People believe strange things, like the conspiracy theorists who insist you were murdered. It might be comforting, I suppose, to think that a clever criminal did it, and not you, despite your reckless drug use and suicidal ideation that pointed to a deep and corrosive despair at your core.
Lets not dwell on the bitter end, not today. Let’s remember you as caring, generous and sweet, a bright and beautiful young man loved by your friends, and by the punk rock community that took you in and released you into the unsuspecting world, adored now by fans the whole world over; a world the breadth of which that boy from Aberdeen Wa could not imagine…
Peace Love Empathy
lets remember and cling to them.
The world needs them more now than ever.
Rest easy, sweet Kurt,
wherever you are.you-could-do-anything

Weekly Photography Challenge: Shadow

Without shadows, what would we know about light? This thought occurred to me when learning tonal drawing, in which the shadows give shape to everything. A Japanese paper lantern casts just enough light to bring form into the darkness. Morning and evening are the best time for shadows, I think. The sunlight comes at a slant, casting interesting patterns on the curtains at my windows.I chose to layer a black gridded fabric behind a white curtain, just for the way it would look with the sun behind it, along with a dream catcher and other beaded pieces. Late in the day, a peach tree embellishes the striped shadow of a Venetian blind.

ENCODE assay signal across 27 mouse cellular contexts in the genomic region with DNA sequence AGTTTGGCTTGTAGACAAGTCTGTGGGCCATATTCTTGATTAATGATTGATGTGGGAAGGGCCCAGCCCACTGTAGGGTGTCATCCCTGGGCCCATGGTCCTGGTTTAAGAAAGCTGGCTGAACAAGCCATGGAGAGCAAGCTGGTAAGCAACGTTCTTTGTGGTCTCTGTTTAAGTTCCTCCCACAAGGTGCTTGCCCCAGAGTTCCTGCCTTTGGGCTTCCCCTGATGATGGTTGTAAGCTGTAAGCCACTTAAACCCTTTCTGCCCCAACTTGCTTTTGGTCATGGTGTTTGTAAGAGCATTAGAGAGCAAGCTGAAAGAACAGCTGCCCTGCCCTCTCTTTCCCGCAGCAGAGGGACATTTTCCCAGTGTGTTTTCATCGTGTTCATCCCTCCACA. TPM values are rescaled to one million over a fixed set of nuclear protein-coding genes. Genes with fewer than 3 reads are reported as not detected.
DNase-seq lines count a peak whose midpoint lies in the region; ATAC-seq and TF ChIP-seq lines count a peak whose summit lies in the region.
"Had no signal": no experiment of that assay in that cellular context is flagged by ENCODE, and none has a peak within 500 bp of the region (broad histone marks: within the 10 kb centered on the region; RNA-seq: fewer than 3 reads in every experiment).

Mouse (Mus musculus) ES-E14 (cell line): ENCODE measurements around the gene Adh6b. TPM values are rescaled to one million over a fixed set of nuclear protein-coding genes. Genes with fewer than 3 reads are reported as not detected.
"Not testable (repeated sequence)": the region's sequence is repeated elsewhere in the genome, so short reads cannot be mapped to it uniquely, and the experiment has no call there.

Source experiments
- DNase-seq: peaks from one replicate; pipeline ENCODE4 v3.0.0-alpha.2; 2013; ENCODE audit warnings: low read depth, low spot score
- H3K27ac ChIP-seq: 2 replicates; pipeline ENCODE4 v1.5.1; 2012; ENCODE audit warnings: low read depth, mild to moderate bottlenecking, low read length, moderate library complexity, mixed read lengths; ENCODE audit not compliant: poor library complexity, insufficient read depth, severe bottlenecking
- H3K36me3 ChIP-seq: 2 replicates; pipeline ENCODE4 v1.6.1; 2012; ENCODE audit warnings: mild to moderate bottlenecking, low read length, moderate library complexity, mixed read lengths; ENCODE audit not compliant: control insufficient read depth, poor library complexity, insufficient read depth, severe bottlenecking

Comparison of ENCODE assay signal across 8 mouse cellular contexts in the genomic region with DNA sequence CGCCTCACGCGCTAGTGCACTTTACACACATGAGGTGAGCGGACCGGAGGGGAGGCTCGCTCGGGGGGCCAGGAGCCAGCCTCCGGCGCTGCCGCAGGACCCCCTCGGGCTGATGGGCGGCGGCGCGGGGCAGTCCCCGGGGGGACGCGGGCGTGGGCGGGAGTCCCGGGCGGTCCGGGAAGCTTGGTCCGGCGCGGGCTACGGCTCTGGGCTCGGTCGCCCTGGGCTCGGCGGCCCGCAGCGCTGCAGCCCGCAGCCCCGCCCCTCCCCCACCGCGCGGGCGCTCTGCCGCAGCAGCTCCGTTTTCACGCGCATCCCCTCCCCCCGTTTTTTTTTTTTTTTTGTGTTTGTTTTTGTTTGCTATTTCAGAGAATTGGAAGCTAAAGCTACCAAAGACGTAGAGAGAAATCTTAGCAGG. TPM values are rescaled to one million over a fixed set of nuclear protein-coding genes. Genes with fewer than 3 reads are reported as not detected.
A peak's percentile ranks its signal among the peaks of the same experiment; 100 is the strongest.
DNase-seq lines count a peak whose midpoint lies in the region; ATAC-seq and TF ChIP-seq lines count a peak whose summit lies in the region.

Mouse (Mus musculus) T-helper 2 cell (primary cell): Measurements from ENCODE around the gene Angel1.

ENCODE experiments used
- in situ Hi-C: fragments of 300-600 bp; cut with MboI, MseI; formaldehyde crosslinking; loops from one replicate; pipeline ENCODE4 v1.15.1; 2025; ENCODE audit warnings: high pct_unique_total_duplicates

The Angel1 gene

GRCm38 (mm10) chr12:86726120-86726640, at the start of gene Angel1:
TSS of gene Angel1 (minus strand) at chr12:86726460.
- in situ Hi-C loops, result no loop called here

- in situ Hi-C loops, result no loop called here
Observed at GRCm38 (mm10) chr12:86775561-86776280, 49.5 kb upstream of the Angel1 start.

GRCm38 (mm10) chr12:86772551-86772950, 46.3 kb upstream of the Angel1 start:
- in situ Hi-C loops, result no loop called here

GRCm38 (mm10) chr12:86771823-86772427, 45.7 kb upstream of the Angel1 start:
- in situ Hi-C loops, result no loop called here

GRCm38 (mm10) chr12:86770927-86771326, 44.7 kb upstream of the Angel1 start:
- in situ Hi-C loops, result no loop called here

Cats are notorious for their love of sunbeams, but in this case, Morgen sat beside it, in the shadows, so that she stands out against a blaze of light. You’d almost think she did it on purpose !

Friday Poem:Unfoldment

It’s been a week since my Dad died. He was 85, and in poor health, so it came as no surprise. There’s been a lot of organising of travel arrangements, and looking for photos and reminiscing. It’s sad, but hardly tragic, and life goes on unfolding – what matters is love. Have you ever noticed how linens seem to expand and grow when you pull them out, and shake out the folds?folds3-a

I want to unpack my love
Bring it out of storage
Unfold it and keep unfolding
Spread it out across the world
‘Til there is nothing left unloved
And love has covered
Everything
Sheets and sheets of love
Reams of it
Unfolding from the cupboard of my heart
Fine linen bandages
Bolts of it unwinding

The more love is unfolded,
The more there is.